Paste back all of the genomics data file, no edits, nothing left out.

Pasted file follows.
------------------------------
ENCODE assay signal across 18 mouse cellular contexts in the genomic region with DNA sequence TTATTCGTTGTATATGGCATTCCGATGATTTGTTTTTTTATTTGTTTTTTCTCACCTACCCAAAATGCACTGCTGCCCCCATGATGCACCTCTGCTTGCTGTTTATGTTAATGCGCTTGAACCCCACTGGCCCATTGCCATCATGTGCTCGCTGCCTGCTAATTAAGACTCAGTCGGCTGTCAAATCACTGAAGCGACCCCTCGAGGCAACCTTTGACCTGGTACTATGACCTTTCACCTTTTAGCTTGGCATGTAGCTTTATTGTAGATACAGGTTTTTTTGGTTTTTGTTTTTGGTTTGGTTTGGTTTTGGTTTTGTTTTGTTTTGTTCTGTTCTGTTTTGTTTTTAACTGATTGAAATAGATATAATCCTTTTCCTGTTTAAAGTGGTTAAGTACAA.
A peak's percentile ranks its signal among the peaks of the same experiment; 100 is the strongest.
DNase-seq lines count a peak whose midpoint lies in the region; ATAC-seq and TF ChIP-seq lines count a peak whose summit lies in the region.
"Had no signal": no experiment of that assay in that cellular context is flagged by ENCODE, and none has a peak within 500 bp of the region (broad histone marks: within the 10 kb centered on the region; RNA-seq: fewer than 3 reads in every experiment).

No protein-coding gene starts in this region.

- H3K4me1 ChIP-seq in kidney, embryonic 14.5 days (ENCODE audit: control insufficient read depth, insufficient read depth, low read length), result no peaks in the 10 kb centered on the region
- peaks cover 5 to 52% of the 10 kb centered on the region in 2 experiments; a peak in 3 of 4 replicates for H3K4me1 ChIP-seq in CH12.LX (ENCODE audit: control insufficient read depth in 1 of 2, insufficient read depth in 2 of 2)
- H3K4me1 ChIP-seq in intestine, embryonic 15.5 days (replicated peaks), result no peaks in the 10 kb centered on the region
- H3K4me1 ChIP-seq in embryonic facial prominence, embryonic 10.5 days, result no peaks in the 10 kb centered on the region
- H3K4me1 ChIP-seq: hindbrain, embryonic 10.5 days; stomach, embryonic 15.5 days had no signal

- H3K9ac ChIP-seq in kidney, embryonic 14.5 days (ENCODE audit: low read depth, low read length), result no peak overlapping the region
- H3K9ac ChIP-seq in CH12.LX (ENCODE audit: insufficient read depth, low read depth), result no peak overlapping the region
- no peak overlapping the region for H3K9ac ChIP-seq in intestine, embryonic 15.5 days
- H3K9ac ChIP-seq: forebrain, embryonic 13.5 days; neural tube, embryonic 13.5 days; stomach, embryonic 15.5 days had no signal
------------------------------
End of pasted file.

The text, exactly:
ENCODE assay signal across 18 mouse cellular contexts in the genomic region with DNA sequence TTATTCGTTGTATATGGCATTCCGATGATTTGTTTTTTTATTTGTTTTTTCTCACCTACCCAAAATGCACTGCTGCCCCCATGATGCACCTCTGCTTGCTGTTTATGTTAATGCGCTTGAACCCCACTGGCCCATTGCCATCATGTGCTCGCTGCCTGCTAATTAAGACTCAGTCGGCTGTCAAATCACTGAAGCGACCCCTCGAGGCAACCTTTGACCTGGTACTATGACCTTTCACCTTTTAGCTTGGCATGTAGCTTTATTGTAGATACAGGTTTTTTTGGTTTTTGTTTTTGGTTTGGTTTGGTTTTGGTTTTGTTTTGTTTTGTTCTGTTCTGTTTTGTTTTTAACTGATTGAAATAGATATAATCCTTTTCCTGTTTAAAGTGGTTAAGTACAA.
A peak's percentile ranks its signal among the peaks of the same experiment; 100 is the strongest.
DNase-seq lines count a peak whose midpoint lies in the region; ATAC-seq and TF ChIP-seq lines count a peak whose summit lies in the region.
"Had no signal": no experiment of that assay in that cellular context is flagged by ENCODE, and none has a peak within 500 bp of the region (broad histone marks: within the 10 kb centered on the region; RNA-seq: fewer than 3 reads in every experiment).

No protein-coding gene starts in this region.

- H3K4me1 ChIP-seq in kidney, embryonic 14.5 days (ENCODE audit: control insufficient read depth, insufficient read depth, low read length), result no peaks in the 10 kb centered on the region
- peaks cover 5 to 52% of the 10 kb centered on the region in 2 experiments; a peak in 3 of 4 replicates for H3K4me1 ChIP-seq in CH12.LX (ENCODE audit: control insufficient read depth in 1 of 2, insufficient read depth in 2 of 2)
- H3K4me1 ChIP-seq in intestine, embryonic 15.5 days (replicated peaks), result no peaks in the 10 kb centered on the region
- H3K4me1 ChIP-seq in embryonic facial prominence, embryonic 10.5 days, result no peaks in the 10 kb centered on the region
- H3K4me1 ChIP-seq: hindbrain, embryonic 10.5 days; stomach, embryonic 15.5 days had no signal

- H3K9ac ChIP-seq in kidney, embryonic 14.5 days (ENCODE audit: low read depth, low read length), result no peak overlapping the region
- H3K9ac ChIP-seq in CH12.LX (ENCODE audit: insufficient read depth, low read depth), result no peak overlapping the region
- no peak overlapping the region for H3K9ac ChIP-seq in intestine, embryonic 15.5 days
- H3K9ac ChIP-seq: forebrain, embryonic 13.5 days; neural tube, embryonic 13.5 days; stomach, embryonic 15.5 days had no signal